If you set up the notification system yourself, it is likely that the user will be notified of the update earlier when they go to Google Play to install it, but it will not yet be available. Indeed, there is a delay between the moment an application/update is published and the moment it appears on Play. Telling users that there is an update when it is not available only causes confusion and frustration.

My advice: Stay with Google’s update notification system and don’t worry if users receive an update 15 minutes early.

Solution No 8:

Some people use Android cloud to device (C2DM) messages to notify their users of updates. I don’t think I’ll bother, because I think Google Play already keeps me pretty well informed of updates, and the C2DM implementation adds a whole new dimension to writing applications (because it requires a server component). But you can offer your users a richer notification of updates than you receive from Google Play.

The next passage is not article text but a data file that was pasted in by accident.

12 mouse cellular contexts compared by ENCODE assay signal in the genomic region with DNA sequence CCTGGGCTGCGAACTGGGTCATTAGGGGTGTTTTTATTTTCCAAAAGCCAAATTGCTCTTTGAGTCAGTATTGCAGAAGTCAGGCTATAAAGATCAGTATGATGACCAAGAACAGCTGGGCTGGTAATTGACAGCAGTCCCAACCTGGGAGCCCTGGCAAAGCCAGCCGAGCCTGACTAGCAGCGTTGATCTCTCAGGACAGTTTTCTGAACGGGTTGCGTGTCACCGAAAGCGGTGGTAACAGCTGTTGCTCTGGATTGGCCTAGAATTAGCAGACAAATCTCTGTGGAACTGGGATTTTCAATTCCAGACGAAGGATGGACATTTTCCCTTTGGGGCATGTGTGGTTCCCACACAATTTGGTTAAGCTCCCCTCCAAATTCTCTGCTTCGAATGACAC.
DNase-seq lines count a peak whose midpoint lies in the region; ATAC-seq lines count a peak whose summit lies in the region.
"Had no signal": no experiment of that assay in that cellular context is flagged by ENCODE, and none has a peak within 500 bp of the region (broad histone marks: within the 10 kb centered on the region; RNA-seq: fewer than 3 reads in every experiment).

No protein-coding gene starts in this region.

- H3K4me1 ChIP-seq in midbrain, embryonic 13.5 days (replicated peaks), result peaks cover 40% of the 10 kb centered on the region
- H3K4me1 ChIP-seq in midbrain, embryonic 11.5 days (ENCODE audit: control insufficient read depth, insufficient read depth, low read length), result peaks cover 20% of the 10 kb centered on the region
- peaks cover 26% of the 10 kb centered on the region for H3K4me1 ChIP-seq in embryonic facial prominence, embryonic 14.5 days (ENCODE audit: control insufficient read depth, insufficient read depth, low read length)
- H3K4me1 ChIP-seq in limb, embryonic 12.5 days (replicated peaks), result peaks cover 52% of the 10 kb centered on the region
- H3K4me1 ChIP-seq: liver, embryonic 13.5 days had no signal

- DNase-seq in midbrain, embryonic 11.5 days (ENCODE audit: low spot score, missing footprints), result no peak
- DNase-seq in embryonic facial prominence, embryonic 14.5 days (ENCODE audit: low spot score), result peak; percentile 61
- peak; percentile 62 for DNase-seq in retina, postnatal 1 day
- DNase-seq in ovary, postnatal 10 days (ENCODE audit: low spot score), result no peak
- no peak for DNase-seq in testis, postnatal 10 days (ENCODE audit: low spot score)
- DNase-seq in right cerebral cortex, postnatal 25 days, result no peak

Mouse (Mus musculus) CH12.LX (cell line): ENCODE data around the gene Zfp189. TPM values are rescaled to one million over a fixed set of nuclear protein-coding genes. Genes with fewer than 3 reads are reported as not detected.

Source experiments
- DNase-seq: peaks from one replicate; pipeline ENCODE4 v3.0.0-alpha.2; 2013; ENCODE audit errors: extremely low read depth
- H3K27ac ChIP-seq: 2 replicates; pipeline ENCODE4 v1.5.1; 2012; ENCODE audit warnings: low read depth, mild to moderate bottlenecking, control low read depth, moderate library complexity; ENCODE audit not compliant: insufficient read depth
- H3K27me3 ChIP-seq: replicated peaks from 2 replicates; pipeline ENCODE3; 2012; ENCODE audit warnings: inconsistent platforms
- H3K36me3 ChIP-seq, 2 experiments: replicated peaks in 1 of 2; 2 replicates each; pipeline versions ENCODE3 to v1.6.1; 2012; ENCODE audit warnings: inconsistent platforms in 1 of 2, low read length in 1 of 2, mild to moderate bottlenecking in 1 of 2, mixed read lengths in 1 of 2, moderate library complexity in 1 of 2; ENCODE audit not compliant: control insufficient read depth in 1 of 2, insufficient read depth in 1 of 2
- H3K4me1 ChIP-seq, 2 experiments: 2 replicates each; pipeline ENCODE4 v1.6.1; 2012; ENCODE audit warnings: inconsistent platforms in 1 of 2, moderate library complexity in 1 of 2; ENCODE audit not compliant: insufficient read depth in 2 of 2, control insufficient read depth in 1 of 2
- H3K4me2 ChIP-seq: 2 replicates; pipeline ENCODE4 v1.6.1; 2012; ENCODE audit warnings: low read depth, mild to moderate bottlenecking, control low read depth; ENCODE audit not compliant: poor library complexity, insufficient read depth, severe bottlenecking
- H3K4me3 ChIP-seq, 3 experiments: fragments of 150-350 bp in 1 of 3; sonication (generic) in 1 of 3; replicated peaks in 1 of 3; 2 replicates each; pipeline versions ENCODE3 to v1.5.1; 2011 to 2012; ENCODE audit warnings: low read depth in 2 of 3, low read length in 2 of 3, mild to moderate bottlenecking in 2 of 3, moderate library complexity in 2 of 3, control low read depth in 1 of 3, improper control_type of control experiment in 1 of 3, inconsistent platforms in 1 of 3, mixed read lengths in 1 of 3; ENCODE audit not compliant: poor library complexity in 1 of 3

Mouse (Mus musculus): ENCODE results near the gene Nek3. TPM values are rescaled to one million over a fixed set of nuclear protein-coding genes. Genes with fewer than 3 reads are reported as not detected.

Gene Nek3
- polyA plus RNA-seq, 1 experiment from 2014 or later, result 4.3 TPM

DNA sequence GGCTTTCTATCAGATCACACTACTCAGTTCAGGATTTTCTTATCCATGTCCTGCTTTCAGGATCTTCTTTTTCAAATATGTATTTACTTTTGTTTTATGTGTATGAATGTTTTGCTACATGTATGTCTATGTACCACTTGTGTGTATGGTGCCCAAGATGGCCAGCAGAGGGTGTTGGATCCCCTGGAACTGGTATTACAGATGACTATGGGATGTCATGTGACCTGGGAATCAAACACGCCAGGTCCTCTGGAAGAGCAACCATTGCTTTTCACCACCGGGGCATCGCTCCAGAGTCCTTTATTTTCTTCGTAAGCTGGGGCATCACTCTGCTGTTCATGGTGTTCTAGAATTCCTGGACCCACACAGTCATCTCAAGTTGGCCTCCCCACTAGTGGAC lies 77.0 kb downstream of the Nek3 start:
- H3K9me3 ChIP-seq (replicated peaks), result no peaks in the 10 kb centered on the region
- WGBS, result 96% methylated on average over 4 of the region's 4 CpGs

Solution No 9:

The above answer from @Davek804 is wrong. android:versionCode is an integer value which represents the version of the application code compared to other versions, so using 1.5b is wrong. Use 15 (or 150) instead.

Solution No 10:

I’ve come up with a good solution to your problem:
Suppose you want to manually check for version updates when you are running an application and inform users about a new update.

Step one: Download android-market-api (not the .jar file, but the whole project!).